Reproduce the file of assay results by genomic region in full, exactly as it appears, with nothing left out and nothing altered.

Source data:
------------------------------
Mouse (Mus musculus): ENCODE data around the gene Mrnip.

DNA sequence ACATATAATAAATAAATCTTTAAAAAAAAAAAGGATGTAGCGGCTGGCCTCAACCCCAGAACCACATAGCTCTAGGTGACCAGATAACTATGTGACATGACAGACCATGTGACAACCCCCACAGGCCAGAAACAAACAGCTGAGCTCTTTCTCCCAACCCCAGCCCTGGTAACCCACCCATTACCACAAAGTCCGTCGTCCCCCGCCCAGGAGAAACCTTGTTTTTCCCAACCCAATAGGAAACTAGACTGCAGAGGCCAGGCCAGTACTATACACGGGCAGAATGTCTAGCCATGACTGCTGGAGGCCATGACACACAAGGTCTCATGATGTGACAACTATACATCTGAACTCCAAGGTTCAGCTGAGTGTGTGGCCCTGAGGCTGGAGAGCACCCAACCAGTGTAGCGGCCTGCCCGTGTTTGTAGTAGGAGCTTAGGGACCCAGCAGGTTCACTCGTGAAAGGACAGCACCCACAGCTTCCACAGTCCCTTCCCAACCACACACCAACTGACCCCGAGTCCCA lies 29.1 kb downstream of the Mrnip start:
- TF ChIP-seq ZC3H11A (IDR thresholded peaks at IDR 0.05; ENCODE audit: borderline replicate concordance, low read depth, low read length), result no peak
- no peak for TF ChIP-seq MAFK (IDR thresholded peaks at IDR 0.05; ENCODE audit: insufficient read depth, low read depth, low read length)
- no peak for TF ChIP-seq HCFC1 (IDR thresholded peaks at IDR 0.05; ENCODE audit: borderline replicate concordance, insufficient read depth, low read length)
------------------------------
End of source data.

Mouse (Mus musculus): ENCODE data around the gene Mrnip.

DNA sequence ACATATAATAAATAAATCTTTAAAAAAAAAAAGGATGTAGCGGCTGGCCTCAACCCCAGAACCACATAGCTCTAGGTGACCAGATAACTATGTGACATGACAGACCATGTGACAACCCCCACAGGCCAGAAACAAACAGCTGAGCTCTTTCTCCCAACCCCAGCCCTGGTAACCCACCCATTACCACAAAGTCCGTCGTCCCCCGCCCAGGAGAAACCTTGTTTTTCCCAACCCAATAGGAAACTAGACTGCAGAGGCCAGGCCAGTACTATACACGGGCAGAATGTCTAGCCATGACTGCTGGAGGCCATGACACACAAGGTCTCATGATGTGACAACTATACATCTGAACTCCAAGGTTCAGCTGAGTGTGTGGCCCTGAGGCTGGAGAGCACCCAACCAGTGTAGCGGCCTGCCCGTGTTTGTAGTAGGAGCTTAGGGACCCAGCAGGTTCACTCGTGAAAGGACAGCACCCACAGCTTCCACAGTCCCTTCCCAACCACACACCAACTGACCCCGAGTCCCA lies 29.1 kb downstream of the Mrnip start:
- TF ChIP-seq ZC3H11A (IDR thresholded peaks at IDR 0.05; ENCODE audit: borderline replicate concordance, low read depth, low read length), result no peak
- no peak for TF ChIP-seq MAFK (IDR thresholded peaks at IDR 0.05; ENCODE audit: insufficient read depth, low read depth, low read length)
- no peak for TF ChIP-seq HCFC1 (IDR thresholded peaks at IDR 0.05; ENCODE audit: borderline replicate concordance, insufficient read depth, low read length)